Memoir Writing at PSU

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Originally posted on PSU Chronicles:

Power of WordsWhen I tell people I’m writing a memoir, they usually appear surprised and ask: “Aren’t you too young?”

In 2013, I began writing “Freeligious,” a memoir and narrative nonfiction about my detachment from a charismatic religious sect and community. As a former evangelical, my gradual transition from the Pentecostal community spanned 10 years. The book focuses on identity, power and society with the aim of empowering those who have left — or who want to leave — their religious systems. Since then, I’ve taken a memoir writing course in Seattle, joined a writing group and received attention from media outlets such as Fox News Radio. Around 200 pages later, I realized I still needed help organizing my book.

I decided to take a memoir writing class with instructor and author Paul Collins in PSU’s English Department this winter term. The course has been extremely helpful in not only focusing on…

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From Evangelical Christianity to Feminist Evangelism by Andreea Nica

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AndreeaI always knew I was a feminist, despite my lack of knowledge in the movement and philosophy growing up. I did, however, have the religious support of my family and community to be an Evangelical Christian. I knew all the right words, mannerisms, and behaviors to represent myself as the proper Christian woman. I went on mission trips abroad, wore purity rings, attended sexual purity retreats and church camps, prayed fervently, spoke in tongues (glossolalia), contributed 10 percent of my meager earnings, and above all, fell in love with God.

As a first-generation college student, I was thirsty for knowledge and ready to take on the world. Some of my favorite courses during my undergraduate career included: “Psychology of Women,” “Women, Gender, and Ethnicity,” and “Psychology of Sexuality.” My coursework in gender, sexuality, and the social sciences compelled me to pursue graduate studies in gender, culture, and media…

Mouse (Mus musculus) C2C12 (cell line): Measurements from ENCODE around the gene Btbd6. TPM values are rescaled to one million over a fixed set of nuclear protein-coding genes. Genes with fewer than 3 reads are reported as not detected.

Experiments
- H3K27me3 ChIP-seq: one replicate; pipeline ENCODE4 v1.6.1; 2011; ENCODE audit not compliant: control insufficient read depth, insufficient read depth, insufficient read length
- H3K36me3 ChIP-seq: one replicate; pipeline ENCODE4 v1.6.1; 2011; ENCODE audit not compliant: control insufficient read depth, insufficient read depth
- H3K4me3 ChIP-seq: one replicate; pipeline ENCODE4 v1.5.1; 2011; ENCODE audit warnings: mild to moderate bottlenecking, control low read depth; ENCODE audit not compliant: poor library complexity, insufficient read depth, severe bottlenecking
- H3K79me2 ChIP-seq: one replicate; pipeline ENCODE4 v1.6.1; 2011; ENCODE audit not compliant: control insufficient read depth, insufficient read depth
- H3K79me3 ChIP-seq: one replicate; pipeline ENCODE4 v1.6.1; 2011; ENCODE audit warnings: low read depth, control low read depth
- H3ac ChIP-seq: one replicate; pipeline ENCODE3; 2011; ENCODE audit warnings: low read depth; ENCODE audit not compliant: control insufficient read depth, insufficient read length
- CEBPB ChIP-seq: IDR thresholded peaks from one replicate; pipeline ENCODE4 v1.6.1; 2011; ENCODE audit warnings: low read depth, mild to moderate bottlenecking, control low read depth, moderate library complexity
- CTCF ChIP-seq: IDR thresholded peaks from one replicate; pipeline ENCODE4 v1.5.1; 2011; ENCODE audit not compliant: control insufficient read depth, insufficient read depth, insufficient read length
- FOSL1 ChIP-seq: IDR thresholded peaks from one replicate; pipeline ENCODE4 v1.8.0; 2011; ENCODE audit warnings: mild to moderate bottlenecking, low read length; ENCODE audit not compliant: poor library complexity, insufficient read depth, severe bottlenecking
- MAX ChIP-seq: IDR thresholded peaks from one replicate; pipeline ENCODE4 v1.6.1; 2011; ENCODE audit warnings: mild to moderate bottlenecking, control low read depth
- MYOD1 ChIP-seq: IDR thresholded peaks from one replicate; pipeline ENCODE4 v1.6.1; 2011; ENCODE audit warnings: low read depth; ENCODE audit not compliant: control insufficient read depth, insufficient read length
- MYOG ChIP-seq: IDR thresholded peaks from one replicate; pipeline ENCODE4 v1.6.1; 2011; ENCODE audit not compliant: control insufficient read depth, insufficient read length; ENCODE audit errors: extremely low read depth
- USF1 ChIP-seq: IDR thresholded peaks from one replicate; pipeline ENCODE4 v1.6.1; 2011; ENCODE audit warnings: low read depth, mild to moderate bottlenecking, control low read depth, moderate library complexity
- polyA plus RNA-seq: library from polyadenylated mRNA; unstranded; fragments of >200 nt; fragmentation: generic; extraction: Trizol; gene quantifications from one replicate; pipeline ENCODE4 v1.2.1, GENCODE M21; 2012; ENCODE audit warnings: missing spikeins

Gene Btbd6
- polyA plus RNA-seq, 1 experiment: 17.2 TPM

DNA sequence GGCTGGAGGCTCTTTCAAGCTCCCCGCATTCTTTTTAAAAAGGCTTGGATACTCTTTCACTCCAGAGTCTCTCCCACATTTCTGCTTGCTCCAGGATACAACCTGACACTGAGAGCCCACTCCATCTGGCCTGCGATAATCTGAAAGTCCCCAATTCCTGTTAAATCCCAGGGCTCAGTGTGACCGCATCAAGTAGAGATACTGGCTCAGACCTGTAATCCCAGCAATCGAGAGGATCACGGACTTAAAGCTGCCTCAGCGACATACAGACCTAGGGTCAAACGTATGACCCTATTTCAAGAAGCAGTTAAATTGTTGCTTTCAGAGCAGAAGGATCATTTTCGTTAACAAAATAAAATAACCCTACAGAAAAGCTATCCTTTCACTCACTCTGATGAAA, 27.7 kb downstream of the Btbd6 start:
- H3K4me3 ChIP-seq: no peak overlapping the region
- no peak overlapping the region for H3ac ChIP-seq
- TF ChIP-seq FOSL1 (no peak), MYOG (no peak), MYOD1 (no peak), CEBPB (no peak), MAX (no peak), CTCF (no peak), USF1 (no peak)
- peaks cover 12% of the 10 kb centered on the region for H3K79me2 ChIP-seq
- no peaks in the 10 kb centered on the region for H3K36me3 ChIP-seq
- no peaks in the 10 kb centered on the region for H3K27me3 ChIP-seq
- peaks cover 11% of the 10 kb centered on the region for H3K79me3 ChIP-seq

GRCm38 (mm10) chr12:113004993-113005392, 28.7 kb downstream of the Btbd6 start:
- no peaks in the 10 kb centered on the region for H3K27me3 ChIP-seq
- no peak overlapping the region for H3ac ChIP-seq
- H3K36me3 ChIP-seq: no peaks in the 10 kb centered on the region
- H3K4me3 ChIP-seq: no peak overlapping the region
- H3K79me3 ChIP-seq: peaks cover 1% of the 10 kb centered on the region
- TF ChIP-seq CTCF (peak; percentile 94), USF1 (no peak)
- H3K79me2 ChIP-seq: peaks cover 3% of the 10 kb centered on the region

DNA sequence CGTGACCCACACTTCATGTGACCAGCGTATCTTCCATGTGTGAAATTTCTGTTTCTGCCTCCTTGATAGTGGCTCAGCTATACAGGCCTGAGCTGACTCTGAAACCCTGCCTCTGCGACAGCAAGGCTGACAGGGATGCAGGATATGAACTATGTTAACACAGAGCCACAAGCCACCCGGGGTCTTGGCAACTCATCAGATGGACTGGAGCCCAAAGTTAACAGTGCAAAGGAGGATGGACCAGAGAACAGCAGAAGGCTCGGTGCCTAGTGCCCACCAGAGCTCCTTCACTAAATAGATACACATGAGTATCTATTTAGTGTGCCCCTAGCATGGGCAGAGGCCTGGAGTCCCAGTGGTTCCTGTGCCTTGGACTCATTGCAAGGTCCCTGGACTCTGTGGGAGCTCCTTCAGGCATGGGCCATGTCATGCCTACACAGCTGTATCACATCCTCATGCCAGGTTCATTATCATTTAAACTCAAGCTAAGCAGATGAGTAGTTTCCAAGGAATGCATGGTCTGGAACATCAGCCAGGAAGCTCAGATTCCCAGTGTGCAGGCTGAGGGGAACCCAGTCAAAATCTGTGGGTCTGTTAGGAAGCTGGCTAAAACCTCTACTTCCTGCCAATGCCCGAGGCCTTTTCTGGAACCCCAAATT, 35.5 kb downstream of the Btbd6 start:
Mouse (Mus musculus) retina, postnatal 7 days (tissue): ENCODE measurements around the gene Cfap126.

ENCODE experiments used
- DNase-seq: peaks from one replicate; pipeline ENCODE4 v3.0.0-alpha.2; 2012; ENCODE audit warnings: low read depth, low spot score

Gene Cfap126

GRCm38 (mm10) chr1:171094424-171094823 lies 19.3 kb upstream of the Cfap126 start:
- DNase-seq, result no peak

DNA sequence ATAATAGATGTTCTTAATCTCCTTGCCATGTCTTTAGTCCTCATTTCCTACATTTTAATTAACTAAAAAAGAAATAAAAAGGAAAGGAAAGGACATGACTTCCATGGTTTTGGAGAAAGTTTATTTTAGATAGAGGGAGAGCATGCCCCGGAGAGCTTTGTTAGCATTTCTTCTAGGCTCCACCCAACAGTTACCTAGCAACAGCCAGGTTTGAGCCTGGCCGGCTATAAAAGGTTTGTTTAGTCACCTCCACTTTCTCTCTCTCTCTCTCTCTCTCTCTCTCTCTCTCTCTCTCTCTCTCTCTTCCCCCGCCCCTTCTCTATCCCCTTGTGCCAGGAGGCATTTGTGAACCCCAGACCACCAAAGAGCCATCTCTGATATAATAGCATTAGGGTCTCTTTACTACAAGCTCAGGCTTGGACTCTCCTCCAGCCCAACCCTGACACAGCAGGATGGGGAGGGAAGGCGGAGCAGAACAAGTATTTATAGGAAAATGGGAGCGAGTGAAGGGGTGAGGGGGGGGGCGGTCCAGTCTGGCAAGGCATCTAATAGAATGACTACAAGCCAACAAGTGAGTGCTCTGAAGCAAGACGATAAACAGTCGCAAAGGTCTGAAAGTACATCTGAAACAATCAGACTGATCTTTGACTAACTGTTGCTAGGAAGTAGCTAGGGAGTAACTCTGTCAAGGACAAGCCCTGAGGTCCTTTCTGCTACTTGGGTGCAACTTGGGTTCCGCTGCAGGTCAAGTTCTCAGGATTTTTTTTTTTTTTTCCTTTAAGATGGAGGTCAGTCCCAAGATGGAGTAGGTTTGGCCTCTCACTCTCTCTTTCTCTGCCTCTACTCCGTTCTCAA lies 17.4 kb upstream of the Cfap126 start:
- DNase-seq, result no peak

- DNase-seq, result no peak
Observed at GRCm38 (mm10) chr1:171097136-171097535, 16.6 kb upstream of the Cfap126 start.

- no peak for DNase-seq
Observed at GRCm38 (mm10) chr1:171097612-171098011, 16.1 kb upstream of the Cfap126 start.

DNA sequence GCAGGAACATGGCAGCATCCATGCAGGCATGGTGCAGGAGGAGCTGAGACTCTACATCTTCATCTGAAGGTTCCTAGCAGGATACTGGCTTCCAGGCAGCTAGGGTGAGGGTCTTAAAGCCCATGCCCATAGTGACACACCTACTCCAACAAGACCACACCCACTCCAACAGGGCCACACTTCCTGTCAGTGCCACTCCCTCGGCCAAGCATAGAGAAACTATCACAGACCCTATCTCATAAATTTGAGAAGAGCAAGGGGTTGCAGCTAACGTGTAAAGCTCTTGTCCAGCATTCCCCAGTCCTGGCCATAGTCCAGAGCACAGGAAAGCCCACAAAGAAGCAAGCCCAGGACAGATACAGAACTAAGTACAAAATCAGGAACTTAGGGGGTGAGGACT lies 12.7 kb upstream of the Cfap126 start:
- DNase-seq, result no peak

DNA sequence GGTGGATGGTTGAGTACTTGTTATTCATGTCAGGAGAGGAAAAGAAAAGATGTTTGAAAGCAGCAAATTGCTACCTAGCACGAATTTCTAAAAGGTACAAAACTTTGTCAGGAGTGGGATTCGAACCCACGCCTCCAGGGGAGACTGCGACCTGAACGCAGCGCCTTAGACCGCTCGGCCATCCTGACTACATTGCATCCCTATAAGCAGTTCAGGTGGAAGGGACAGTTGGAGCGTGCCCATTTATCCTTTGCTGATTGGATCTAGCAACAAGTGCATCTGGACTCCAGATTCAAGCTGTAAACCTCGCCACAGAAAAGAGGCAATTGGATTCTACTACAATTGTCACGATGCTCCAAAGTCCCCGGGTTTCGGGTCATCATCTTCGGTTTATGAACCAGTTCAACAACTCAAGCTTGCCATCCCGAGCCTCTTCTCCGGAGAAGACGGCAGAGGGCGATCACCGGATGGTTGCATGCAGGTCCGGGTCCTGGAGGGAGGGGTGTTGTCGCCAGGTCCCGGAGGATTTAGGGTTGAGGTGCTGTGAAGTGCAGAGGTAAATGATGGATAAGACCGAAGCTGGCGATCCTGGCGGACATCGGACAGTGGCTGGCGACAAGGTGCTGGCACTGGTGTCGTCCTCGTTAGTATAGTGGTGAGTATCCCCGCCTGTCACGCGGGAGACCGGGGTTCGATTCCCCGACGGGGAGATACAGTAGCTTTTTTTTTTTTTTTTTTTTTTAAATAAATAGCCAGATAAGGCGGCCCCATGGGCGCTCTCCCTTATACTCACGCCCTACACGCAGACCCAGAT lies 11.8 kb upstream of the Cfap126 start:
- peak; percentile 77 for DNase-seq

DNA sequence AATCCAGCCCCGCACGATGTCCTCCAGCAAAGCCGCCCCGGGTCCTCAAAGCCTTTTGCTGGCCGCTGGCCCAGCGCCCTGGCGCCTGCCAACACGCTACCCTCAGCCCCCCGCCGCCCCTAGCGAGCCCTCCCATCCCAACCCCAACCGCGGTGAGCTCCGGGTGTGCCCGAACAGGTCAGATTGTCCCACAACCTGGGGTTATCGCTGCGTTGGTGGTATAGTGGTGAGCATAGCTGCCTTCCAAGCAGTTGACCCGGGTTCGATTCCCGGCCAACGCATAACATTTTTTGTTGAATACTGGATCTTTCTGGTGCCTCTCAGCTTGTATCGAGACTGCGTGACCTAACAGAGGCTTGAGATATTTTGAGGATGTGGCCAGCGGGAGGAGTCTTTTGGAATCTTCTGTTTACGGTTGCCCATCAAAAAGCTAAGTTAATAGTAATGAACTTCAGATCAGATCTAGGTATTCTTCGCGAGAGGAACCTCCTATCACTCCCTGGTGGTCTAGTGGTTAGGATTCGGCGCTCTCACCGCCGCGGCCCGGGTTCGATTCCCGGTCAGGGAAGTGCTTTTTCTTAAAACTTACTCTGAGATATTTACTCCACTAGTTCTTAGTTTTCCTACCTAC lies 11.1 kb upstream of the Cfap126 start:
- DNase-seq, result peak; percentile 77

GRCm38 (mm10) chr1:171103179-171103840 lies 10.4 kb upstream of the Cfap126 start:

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Lessons Learned from the Atheist Alliance of America Convention by Andreea Nica

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Originally posted on :

Andreea Nica, pentecostalismThe Atheist Alliance of America National Convention 2014 held earlier this month in Seattle, Washington granted me the opportunity to interview, converse with, and listen to renowned speakers, comedians, and influential figures in the atheist movement including the likes of David Fitzgerald, Dr. Steven Pinker, Dr. Rebecca Goldstein, Richard Haynes, and Dr. Richard Carrier.

This year’s convention drew in approximately 100 attendees throughout the weekend, according to Amy Monsky, Executive Director of Atheist Alliance of America (AAA). Monsky states that the AAA National Convention has several primary goals including: to bring atheists together; to hear great speakers; to network and socialize; and to raise awareness through education.

The family-friendly event was comprised of educational and activist-oriented sessions, debate, a comedy show, VIP non-prayer breakfast, film by Jeremiah Camara, “2014 Richard Dawkins Award” banquet, and a Sunday outing to Snoqualmie Falls and Chateau Ste. Michelle Winery.

Below is…

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The Mosaic Language of God by Andreea Nica